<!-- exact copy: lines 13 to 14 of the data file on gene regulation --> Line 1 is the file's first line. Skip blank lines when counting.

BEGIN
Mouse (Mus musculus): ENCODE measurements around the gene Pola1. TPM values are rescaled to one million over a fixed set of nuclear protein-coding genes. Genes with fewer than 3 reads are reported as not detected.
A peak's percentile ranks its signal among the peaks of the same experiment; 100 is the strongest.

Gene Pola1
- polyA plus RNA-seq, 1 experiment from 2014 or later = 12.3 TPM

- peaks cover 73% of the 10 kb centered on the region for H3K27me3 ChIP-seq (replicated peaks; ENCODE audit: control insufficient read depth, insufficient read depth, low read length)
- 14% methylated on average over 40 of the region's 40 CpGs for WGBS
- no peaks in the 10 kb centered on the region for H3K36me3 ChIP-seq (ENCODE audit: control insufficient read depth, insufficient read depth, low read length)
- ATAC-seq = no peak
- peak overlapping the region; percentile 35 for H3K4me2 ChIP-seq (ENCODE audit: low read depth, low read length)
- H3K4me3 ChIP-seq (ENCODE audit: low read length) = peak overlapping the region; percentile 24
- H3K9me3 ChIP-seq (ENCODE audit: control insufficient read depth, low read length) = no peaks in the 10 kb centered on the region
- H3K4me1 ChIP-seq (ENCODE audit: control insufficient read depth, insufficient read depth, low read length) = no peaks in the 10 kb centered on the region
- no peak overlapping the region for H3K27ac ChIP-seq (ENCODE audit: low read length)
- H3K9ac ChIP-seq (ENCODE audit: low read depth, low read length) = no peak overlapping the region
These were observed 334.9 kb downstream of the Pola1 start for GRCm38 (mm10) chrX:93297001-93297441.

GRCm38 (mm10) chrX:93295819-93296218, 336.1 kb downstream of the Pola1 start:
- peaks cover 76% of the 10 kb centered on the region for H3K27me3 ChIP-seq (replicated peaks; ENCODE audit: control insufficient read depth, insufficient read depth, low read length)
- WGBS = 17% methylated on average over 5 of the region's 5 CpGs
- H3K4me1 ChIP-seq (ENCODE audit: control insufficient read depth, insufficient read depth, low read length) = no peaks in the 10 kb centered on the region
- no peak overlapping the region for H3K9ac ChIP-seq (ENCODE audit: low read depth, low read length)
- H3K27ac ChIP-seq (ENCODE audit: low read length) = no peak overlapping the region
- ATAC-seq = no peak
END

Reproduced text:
- no peak overlapping the region for H3K27ac ChIP-seq (ENCODE audit: low read length)
- H3K9ac ChIP-seq (ENCODE audit: low read depth, low read length) = no peak overlapping the region